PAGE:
A big scandal shook the Australian gambling industry, when the former gambling addict Shonica Guy brought Crown Casino and the manufacturer of poker machines Aristocrat to the Federal Court of Australia, accusing the two companies of offering deceitful content in their Dolphin Treasure poker machines. Crown Casino’s lawyers rejected that the company was part of the deceitful scheme, claiming that all the poker machines owned by Crown Casino are tested and authorized by Victoria’s statutory authority, which is responsible for regulating the gambling industry.
Further Details about the Alleged Deceit
The whole pursuit started when Ms. Shonica Guy filed a legal claim against Crown Casino and Aristocrat, blaming the two companies that their poker machines are rigged and misleading. What is even more striking in this case is that the plaintiff is not looking for a financial compensation, but she wants a declaration that her accusations are reasonable, explaining that she wants to prove all the fans of Dolphin Treasure pokies are fooled with misleading content.
The lawsuit alleges that the Dolphin Treasure poker machines are designed in a way to dupe players by using visual and sound effects. Ms. Guy’s lawyers also pointed out that the pokies feature fifth unusual reel, which has more symbols than the other four. In that way, the chances to match the symbols are more than slight. It is interesting to note that Crown’s casino in Melbourne offers 38 of these Dolphin Treasure machines.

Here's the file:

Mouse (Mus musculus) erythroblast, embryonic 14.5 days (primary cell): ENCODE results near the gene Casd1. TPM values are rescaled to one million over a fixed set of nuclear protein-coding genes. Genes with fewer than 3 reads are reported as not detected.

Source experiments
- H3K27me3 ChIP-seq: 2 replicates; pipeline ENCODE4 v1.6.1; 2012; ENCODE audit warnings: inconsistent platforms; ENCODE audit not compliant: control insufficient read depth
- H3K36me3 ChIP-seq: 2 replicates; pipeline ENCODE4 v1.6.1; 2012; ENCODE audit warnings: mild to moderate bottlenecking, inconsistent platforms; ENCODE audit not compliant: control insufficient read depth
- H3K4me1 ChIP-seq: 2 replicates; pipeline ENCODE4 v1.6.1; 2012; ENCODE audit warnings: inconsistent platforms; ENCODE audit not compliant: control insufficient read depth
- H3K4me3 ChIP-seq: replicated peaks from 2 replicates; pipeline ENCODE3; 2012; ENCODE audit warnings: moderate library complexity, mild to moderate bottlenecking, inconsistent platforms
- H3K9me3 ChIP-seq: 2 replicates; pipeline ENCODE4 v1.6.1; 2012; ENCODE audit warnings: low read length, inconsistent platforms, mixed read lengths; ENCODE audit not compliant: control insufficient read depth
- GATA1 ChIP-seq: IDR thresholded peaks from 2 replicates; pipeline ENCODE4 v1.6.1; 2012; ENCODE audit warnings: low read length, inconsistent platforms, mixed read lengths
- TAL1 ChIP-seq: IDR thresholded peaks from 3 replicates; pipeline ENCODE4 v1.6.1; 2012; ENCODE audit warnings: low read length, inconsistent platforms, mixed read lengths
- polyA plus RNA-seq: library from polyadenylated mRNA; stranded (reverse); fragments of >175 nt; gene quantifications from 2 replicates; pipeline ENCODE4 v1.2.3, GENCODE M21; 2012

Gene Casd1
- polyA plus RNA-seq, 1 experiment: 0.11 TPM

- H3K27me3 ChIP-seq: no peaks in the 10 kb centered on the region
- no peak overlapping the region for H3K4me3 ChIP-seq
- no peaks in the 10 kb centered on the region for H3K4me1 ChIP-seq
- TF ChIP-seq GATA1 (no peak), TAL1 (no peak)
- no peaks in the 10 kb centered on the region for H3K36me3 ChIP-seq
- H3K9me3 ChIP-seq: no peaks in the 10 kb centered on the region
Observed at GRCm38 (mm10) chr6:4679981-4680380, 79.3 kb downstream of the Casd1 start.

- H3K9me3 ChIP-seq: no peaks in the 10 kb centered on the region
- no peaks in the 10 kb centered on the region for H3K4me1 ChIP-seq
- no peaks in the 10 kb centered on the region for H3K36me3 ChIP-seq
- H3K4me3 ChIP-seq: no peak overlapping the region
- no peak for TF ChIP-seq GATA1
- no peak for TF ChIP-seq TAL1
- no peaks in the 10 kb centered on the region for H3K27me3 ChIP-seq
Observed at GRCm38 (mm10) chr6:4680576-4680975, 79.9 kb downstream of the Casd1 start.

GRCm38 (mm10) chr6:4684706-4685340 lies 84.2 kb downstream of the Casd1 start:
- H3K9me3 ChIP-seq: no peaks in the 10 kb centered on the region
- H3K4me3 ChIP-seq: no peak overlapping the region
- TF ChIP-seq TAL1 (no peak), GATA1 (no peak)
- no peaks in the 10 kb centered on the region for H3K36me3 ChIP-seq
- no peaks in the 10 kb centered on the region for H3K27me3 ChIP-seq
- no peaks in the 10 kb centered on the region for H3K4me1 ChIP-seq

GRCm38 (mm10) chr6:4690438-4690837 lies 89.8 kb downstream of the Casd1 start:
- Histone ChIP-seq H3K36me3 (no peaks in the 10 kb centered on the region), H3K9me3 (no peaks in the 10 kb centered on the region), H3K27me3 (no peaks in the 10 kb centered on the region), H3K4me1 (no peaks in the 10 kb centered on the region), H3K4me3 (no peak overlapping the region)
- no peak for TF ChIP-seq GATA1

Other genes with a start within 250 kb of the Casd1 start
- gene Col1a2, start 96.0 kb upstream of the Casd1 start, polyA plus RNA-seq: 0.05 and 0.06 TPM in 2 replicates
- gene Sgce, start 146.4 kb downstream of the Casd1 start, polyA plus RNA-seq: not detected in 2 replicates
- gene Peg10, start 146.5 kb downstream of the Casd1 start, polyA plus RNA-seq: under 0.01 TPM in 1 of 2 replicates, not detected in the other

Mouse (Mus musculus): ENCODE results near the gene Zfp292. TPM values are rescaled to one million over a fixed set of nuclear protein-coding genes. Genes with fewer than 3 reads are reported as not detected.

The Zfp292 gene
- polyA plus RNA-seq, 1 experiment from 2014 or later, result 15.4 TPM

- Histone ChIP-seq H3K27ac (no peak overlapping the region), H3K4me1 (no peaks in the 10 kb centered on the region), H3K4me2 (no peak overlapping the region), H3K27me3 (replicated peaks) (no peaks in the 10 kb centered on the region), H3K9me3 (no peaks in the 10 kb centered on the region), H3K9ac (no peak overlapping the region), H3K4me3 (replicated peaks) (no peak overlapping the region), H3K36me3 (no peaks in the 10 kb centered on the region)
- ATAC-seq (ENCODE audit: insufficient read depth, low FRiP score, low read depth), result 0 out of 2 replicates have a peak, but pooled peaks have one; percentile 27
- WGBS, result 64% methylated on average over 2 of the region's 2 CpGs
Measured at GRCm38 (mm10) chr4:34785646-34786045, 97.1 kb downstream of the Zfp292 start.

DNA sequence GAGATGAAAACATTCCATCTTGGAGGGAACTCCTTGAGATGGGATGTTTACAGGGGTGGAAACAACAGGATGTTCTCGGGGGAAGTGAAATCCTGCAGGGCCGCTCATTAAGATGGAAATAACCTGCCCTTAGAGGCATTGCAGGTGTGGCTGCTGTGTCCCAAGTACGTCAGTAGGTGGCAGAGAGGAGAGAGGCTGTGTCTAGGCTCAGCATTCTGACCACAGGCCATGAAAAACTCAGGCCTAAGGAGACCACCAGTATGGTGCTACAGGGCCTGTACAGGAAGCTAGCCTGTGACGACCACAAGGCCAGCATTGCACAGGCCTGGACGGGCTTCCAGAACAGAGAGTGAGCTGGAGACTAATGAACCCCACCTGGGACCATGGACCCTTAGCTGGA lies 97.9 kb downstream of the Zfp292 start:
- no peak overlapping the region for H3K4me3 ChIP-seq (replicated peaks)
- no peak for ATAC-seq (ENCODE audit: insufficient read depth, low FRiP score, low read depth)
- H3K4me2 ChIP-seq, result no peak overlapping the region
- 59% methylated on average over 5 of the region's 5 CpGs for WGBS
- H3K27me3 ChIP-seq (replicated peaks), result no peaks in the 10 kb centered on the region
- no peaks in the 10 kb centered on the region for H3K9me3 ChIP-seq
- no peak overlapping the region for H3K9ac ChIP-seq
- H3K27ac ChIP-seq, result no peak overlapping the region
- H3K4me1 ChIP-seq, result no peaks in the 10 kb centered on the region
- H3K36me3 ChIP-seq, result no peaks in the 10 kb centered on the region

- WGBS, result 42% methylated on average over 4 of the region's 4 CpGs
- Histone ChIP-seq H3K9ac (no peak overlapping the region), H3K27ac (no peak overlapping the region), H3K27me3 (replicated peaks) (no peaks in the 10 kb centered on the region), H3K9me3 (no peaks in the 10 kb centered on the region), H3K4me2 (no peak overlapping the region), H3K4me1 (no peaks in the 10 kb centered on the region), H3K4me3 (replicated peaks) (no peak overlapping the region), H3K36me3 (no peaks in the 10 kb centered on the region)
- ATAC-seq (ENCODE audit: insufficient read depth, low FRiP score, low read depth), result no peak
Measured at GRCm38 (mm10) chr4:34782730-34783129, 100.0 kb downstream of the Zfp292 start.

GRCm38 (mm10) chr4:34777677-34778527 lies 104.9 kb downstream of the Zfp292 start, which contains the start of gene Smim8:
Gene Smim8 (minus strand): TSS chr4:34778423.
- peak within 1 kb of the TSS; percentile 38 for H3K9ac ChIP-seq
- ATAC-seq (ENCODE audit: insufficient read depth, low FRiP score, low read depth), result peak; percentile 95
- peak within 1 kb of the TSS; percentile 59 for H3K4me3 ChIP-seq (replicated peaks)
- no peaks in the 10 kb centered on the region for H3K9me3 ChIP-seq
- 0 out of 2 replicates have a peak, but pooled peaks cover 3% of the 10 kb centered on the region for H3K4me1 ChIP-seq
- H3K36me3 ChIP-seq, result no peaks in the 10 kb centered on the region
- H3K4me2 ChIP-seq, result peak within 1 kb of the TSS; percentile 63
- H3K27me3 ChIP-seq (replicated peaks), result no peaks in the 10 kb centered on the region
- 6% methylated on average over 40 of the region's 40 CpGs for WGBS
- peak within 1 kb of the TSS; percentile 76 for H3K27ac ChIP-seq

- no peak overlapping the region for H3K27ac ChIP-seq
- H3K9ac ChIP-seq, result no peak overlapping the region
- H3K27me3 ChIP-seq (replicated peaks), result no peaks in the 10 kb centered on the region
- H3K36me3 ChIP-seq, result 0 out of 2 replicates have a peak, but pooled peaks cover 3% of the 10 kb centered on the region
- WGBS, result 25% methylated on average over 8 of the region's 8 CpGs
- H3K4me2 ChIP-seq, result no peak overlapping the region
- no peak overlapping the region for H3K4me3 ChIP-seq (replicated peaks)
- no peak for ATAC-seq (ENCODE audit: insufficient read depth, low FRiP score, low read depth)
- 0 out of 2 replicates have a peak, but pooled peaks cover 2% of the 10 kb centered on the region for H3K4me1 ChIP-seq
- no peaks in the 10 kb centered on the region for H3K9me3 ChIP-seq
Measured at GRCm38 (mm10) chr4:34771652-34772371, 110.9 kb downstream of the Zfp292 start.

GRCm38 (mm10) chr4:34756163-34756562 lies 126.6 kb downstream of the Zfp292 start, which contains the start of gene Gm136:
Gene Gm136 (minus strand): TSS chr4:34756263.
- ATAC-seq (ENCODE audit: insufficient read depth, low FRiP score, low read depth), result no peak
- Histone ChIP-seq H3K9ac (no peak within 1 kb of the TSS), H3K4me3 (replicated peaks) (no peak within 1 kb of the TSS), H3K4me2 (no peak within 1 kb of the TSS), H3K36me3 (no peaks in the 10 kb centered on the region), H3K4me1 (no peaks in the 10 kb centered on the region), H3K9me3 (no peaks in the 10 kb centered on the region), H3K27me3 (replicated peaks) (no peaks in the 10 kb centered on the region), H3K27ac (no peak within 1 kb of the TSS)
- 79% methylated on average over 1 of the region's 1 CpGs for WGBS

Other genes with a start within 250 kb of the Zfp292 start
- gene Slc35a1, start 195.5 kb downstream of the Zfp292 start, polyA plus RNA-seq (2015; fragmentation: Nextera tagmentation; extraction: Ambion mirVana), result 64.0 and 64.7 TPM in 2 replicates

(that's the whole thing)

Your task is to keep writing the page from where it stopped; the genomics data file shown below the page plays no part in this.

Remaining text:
After Ms. Guy filed the case in the court, psychology and gambling disorder experts were assigned the task to investigate the pokies during the 14-day trial period and provide evidence to the case. On Tuesday, 12th September, Crown Casino’s lawyers declared that all the poker machines, which the casino offers are checked and approved by Victoria’s officials. Aristocrat is also expected to introduce its defence in the court, after which Justice Debbie Mortimer is to announce the final decision.
Attempt to Change Gamblers’ Perceptions
It emerged on the surface that Ms. Guy was fighting gambling problems for 14 long years. Speaking of the lawsuit, the anti-gambling advocate Tim Costello explained that the main goal of the case is to address a message to all the players that the problem is hidden in the poker machines, but not in their minds. In this way, people with gambling problems are supposed to change their approach to the games, helping them fight the addiction. The court is yet to announce its decision, but supposing Ms. Guy wins the case, the two companies will say farewell to their licenses.